Did you know that the top 1% of America owns 40% of the nation’s wealth but has only 5% of the nation’s debt?
This disproportionate gap has sparked a movement that’s sweeping the country called Occupy Wall Street. It’s a protest led by “the 99 percent” – the recent college grads who can’t find employment and are swarming in student loan debt, it’s the professionals who are stuck in the shrinking middle class, it’s the senior citizens who are pinching pennies to stretch their pensions. And together, these people are putting a human face on the consequences of Wall Street’s actions.
It all started nearly a month ago, when more than 2,000 people rallied in lower Manhattan to reclaim their American Dream. They camped out in Zuccotti Park (dubbing it “Liberty Square”) and challenged the “bailouts for banks, corporate greed and the unchecked power of Wall Street.” In the past few weeks, this initial gathering has sparked a revolution. According to Occupy Wall Street’s unofficial website, on a single day in October there were 1500 protests in 82 countries.
The movement has launched a Tumblr blog called “We Are The 99 Percent,” where people could submit pictures along with a hand-written signing explaining how these harsh financial times have personally affected them. The response was overwhelming – from 61-year-old grandparents who had to move back in with their adult children to a university professor forced to go on Medicaid just to cover the cost of formula for her newborn daughter.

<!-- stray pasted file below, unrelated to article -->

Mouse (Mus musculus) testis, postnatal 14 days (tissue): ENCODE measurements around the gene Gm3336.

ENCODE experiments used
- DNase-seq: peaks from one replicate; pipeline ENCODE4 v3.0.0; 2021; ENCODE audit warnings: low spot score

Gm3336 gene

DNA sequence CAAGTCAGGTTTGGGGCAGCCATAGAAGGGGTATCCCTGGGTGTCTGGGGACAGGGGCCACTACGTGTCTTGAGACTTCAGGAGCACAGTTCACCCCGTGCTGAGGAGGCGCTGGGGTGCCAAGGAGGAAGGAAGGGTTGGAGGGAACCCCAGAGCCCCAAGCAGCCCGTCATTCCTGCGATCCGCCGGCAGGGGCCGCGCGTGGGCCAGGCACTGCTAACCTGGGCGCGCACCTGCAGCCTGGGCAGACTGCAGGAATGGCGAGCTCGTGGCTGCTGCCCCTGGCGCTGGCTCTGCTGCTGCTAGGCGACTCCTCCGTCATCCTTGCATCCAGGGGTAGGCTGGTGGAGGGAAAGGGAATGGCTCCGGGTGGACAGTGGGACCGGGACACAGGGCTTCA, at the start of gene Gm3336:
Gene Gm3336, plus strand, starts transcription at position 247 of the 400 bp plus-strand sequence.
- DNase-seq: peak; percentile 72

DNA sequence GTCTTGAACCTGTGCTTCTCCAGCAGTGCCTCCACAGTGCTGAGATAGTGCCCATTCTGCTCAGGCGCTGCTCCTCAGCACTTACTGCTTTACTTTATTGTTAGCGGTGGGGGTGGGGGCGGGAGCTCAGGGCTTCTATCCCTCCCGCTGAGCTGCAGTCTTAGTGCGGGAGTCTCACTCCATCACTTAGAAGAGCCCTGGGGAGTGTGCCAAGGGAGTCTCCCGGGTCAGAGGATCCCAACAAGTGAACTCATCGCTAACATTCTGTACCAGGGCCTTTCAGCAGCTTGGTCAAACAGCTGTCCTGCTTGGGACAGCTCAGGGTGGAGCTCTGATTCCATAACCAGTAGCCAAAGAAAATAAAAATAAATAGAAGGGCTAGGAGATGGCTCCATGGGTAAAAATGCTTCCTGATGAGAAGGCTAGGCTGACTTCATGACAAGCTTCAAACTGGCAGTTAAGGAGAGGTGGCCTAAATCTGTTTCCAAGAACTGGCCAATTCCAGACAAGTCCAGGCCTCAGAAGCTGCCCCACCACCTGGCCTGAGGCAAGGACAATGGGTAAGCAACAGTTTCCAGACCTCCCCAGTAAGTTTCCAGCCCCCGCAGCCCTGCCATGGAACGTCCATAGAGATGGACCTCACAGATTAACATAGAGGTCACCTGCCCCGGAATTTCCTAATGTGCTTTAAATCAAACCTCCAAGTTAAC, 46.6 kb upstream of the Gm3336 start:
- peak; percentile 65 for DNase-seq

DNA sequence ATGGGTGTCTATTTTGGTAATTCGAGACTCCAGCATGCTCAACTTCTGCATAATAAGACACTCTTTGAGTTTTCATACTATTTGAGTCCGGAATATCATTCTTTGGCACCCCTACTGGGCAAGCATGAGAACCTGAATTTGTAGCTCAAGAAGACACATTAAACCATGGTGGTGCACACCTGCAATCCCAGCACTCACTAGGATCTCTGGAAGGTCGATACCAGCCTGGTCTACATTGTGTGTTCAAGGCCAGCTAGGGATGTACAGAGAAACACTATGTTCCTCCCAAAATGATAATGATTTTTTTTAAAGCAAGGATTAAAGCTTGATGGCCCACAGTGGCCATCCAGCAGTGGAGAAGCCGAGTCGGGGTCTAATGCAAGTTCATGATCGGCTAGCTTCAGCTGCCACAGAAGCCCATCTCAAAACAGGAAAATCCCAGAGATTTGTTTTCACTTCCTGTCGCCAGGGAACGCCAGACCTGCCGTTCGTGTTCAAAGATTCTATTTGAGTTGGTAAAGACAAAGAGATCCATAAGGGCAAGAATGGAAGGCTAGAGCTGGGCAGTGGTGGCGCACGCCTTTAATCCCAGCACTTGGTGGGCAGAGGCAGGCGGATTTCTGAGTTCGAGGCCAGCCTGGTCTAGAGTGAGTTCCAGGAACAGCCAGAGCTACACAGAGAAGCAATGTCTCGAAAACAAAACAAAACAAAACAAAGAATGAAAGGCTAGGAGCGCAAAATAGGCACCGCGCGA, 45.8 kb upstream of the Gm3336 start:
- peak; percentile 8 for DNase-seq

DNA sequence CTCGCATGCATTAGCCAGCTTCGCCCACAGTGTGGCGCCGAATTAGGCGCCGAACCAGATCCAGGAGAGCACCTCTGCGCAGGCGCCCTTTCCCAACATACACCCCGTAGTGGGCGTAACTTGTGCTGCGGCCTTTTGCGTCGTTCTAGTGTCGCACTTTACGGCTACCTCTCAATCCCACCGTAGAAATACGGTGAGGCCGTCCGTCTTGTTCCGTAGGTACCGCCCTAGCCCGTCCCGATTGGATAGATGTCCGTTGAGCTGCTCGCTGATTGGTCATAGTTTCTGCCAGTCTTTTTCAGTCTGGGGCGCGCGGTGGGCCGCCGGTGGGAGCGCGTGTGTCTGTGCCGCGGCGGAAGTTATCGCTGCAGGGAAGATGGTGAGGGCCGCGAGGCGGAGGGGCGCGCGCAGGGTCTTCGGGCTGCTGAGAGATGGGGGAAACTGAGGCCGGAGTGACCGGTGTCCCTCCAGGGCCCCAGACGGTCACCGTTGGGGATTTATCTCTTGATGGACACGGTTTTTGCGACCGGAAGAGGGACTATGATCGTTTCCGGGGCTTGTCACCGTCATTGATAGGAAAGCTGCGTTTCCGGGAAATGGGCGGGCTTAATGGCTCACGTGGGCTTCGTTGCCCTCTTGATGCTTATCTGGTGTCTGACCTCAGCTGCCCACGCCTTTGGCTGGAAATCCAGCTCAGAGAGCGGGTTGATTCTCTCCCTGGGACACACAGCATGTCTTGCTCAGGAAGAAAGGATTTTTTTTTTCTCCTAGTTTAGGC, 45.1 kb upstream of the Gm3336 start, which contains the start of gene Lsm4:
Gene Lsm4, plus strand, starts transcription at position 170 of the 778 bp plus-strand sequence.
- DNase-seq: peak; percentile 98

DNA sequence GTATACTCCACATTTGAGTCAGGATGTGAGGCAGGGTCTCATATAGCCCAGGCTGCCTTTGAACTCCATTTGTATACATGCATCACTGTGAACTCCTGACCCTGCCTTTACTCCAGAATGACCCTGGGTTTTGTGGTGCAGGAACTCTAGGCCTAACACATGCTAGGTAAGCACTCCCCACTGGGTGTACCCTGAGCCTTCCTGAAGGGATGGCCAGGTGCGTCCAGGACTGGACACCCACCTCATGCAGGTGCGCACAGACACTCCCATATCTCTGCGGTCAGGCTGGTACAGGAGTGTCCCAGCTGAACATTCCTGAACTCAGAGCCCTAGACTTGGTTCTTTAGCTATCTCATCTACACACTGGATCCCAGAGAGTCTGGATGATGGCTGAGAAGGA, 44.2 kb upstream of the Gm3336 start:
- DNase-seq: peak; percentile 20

Will Occupy Wall Street be able to make any long-term impact? That remains to be seen.
While some doubt the success of a group with no clear leadership, most seem to believe that it will continue to grow organically. They’ve already raised more than $300,000 in donations and scored some some serious celebrity supporters: Alec Baldwin, Susan Sarandon, Penn Badgley, Kanye West and rap mogul Russell Simmons have already visited the headquarters at Zuccotti Park.
Are you part of the 99 percent? Learn more about the movement at occupywallst.org